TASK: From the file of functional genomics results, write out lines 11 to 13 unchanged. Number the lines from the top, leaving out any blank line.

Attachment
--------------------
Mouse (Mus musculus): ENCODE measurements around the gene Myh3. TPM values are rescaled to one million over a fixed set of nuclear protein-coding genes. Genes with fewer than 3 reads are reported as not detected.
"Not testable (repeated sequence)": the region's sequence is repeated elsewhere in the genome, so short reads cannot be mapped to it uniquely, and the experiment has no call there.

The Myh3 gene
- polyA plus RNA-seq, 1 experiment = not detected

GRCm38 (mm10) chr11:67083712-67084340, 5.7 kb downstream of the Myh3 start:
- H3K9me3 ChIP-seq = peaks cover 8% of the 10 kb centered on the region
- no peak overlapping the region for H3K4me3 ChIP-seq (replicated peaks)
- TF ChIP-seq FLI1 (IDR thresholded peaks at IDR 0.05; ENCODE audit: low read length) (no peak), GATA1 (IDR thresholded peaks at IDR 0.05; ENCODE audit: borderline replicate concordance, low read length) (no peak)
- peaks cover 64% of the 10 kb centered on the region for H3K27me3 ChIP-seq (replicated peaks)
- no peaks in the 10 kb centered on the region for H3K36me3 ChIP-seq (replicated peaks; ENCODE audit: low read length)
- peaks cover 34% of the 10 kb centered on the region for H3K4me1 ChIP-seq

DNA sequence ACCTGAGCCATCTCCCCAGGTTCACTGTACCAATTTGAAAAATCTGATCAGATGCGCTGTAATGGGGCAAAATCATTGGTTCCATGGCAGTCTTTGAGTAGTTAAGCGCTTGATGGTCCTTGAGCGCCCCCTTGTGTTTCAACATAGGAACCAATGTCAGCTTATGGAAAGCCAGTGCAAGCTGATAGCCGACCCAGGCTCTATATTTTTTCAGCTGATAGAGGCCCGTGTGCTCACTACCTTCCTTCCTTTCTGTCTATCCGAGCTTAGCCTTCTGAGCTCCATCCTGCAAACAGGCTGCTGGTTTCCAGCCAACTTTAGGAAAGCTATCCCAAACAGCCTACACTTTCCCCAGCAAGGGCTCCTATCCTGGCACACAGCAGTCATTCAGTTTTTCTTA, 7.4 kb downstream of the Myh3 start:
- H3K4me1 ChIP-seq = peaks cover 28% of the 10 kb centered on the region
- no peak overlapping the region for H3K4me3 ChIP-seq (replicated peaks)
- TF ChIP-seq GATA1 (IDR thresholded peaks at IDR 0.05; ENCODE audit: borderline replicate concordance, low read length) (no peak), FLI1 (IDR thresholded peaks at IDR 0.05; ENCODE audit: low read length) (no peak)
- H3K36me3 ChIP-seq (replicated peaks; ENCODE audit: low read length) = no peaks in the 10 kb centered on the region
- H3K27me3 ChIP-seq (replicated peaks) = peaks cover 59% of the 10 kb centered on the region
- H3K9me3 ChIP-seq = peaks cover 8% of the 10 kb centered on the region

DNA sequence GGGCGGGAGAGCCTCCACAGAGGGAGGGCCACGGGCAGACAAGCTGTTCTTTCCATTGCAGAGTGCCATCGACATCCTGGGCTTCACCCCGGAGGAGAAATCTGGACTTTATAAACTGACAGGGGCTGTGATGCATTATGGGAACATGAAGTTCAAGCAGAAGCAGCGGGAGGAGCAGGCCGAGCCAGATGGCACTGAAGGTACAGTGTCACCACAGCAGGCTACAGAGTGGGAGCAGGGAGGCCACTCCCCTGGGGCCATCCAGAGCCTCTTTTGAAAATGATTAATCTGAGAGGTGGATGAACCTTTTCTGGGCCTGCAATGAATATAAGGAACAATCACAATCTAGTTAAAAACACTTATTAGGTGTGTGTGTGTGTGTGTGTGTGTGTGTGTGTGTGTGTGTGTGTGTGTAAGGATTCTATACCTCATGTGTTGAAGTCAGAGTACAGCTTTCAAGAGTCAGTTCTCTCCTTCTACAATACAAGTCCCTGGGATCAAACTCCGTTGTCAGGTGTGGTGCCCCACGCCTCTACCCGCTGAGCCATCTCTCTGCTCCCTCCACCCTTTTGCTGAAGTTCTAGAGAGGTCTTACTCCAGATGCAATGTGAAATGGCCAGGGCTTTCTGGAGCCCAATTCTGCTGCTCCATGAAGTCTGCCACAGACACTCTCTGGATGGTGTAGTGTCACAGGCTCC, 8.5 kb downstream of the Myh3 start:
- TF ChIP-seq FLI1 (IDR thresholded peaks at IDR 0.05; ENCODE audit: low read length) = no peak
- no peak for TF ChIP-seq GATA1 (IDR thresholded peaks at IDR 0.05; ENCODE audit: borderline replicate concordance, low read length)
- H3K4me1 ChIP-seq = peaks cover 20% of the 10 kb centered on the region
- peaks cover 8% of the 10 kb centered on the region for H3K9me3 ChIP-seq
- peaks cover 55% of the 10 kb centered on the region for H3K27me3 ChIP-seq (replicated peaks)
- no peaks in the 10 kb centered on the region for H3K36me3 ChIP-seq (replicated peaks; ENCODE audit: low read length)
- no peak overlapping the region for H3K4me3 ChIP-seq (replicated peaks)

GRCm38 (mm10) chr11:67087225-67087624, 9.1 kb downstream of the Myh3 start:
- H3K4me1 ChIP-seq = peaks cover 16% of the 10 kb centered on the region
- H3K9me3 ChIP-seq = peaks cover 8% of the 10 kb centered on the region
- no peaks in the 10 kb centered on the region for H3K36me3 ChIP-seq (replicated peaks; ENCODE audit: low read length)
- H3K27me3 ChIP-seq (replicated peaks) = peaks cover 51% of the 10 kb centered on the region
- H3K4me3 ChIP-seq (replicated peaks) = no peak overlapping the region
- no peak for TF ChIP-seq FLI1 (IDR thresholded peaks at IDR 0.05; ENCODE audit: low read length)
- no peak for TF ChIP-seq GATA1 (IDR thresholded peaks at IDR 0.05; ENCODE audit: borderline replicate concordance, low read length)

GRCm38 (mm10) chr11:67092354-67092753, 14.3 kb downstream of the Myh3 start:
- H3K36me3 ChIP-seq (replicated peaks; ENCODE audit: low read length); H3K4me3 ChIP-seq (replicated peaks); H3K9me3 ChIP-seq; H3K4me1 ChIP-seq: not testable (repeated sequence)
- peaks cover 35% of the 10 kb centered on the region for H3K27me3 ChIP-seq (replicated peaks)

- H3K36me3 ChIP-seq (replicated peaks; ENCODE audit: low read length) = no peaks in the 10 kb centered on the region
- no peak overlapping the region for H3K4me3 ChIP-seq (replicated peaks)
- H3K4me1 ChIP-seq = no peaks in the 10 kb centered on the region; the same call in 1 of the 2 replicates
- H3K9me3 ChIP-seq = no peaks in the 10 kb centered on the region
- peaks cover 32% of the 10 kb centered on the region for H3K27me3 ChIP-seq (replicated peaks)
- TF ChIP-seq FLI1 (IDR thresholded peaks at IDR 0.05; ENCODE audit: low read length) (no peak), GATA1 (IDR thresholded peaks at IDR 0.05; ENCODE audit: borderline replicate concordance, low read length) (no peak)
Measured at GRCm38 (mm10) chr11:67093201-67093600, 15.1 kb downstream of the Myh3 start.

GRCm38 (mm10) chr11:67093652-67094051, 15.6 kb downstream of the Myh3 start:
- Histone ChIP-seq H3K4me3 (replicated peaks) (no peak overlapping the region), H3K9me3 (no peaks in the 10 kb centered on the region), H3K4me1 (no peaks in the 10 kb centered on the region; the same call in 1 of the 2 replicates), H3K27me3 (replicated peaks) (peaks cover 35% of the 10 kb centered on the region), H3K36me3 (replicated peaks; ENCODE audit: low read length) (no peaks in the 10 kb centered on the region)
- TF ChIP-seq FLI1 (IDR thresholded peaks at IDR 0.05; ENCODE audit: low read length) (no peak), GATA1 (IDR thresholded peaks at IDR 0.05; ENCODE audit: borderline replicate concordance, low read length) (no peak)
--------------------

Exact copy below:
- peaks cover 34% of the 10 kb centered on the region for H3K4me1 ChIP-seq

DNA sequence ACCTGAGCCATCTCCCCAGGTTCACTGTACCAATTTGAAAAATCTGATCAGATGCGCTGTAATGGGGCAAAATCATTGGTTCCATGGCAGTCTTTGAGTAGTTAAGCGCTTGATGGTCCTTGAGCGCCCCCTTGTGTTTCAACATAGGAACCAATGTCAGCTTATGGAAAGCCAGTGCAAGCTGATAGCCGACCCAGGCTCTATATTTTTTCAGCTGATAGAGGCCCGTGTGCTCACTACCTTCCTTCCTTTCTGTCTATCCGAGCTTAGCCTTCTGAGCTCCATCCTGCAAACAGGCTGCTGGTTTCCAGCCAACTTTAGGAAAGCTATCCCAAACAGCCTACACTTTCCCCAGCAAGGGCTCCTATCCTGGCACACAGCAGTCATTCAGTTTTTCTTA, 7.4 kb downstream of the Myh3 start:
- H3K4me1 ChIP-seq = peaks cover 28% of the 10 kb centered on the region